A Painful Lesson In Giving To The Neediest

by Joseph G. Lariosa

CHICAGO (JGL) – If there are overriding lessons overseas Filipinos learned in wanting to send their help to victims of super typhoon Yolanda (Haiyan), two of them stood out!

First, they should send money, money, and money, only!

And second, handlers of donated monies should be bonded!

The nearly $20,000 raised by Filipino American volunteers in Chicago, Illinois was only spent for the transportation, hotel accommodation and food of the handler and the balance of $10,000 leftover was never returned by the handler to the Filipino American Council of Greater Chicago all because the FACC officers were so shock at the turn of events that they did not have an idea how to handle the fraud!

Because of their excitement to help, the FACC officers, who accompanied the handler to the bank to cash the nearly $20,000 money from the bank, realized too late that they were had by the angelic-looking volunteer-handler.

Sending goodies, like the hundreds of balikbayan boxes in many containers, should never be an option again. The goodies, like used clothing, could cost less than the freight or transportation cost. Aside from paying the forwarders, the sender would have to contend with the rigmarole of cuing up in the Bureau of Customs bottleneck. The trouble of getting clearances from such government agencies like the Department of Social Welfare and Development and the Department of Health so that the goodies are tax-free will just begin.

After going past the Customs, the sender will have to pay someone to take the goodies to Visayas or wherever the calamity is located, which is another challenge if the sender had not collected money during the donation raising but only the goodies!

After taking the goodies to the ground zero of the disaster area, the sender has no idea to whom he will be giving the goodies to. The sender does know if he was giving it to the neediest because the prospective recipient may not be able to refer him to someone, who has not gotten any help yet. The sender does not have a reliable contact in ground zero as to who really needed the most.


When a container was stuck in the Bureau of Customs in Manila, volunteers in Chicago were able to locate a recipient — Caritas of Manila. Because Caritas spent money to bail out the container from Customs, it had an excuse to sell the contents of the container to ukay-ukay (used-clothing-and-other-things store) to recoup their Customs expenses. This meant the donation did not get to the intended recipient in Leyte.

When I asked Caritas where the Chicago donation ended up, they lumped the contents of Chicago donation with other donations. The Caritas representative could not identify an individual recipient in the Visayas, which meant the Chicago donation was confined in Manila, where there was no typhoon victim who needed help.

Two years after typhoon Yolanda this week the Illinois Attorney General is yet to come up with results of its investigation on the failure of the concert promoter to return the $10,000 to FACC.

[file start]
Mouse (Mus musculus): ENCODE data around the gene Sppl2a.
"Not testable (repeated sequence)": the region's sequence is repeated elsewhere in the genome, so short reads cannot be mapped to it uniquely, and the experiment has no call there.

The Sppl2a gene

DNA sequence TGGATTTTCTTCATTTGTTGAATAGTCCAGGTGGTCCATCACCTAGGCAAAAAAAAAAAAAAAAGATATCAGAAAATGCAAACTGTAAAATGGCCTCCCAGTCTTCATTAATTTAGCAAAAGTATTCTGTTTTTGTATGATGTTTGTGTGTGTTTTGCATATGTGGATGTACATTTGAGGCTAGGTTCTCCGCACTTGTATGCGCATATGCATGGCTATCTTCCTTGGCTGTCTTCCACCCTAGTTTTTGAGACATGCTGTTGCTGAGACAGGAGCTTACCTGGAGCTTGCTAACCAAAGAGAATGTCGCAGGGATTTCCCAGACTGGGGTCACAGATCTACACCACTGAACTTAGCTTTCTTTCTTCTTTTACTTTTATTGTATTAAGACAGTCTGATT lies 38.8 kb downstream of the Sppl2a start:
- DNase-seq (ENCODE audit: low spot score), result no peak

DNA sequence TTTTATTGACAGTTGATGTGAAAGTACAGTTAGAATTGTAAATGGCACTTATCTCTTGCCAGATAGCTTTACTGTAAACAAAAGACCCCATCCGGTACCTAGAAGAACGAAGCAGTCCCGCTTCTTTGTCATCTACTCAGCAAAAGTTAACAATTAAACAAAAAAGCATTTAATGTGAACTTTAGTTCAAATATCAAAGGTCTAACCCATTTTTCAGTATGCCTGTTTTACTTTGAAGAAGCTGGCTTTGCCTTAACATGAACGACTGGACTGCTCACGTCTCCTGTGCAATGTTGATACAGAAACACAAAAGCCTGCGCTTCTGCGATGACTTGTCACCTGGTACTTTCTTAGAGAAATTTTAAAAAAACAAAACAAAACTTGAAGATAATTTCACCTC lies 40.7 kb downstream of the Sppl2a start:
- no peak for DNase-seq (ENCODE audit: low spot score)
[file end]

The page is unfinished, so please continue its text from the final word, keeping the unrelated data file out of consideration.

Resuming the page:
The officers of FACC, then headed by President Thelma Bascos and Vice President (now President) Dr. Rufino Crisostomo realized too late that they failed to get any  collateral of value from the handler, who volunteered to take the money to the Philippines. The officers of the FACC could have just easily asked the handler to apply for a bond so that in case, the money is lost along the way, they can always recoup the money from the bonding agency!

The well known forwarding company, LBC, volunteered to deliver hundreds of boxes in many containers but the LBC never made an official report where the hundreds of boxes ended up.

I’ve been tired of reminding LBC about it but it seems they want the matter to be charged to experience.

There were other individual fundraisers, who took advantage of the situation, by collecting donations only for their relatives because they are the only ones they knew. Never mind if their relatives were not the neediest.


So, next time if individual fund raiser will approach you, ask them first if they can provide you names of the neediest recipients that you can cross-check with Philippine Red Cross or the Department of Social Welfare and Development. The DSWD has list of the neediest – recipients of the Conditional Cash Transfer benefits. Otherwise, you might end up giving money to those who might not need them the most.

Don’t believe appeals by some people that donations of goodies could be flown by C-130 because if donations are only used-clothing and other hand-me-downs, the cargo plane will be burning thousands of dollars of aviation fuel carrying your donation that will only cost a few hundreds of pesos. The aviation fuel cost could still be donated to the neediest!

And next time, donate by thinking of taking your donation the fastest and least expensive way: remit your money to recipient whom you think is the neediest. Instead of paying for expensive freight, you will only spend small amount for remittance money without going thru the hassle with the Customs.

If the recipient has the money, he will have the ability to buy what he needed most at the same time the money you sent would prop up the local economy. Remember in these modern times, the Philippines practically has everything that we can buy in America. Their only problem: the neediest recipients don’t have the wherewithal to buy what they need!

Definitely, they cannot sell the used-clothing that we send them so that they would have money to buy what they need! (lariosa_jos@sbcglobal.net)

Leave a Comment